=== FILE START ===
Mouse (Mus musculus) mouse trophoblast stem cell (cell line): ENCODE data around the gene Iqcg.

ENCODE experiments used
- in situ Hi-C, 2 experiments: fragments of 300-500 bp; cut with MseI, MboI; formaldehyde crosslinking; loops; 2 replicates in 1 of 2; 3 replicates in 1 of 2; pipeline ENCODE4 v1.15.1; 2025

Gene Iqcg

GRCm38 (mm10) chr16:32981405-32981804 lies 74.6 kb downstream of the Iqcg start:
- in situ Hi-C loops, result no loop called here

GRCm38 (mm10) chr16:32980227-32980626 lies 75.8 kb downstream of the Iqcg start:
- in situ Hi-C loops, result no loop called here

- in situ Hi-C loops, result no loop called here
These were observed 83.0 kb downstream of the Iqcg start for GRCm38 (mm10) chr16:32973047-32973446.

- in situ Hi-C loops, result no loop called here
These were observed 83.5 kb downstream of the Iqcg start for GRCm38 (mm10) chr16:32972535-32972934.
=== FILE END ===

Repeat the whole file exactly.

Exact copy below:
Mouse (Mus musculus) mouse trophoblast stem cell (cell line): ENCODE data around the gene Iqcg.

ENCODE experiments used
- in situ Hi-C, 2 experiments: fragments of 300-500 bp; cut with MseI, MboI; formaldehyde crosslinking; loops; 2 replicates in 1 of 2; 3 replicates in 1 of 2; pipeline ENCODE4 v1.15.1; 2025

Gene Iqcg

GRCm38 (mm10) chr16:32981405-32981804 lies 74.6 kb downstream of the Iqcg start:
- in situ Hi-C loops, result no loop called here

GRCm38 (mm10) chr16:32980227-32980626 lies 75.8 kb downstream of the Iqcg start:
- in situ Hi-C loops, result no loop called here

- in situ Hi-C loops, result no loop called here
These were observed 83.0 kb downstream of the Iqcg start for GRCm38 (mm10) chr16:32973047-32973446.

- in situ Hi-C loops, result no loop called here
These were observed 83.5 kb downstream of the Iqcg start for GRCm38 (mm10) chr16:32972535-32972934.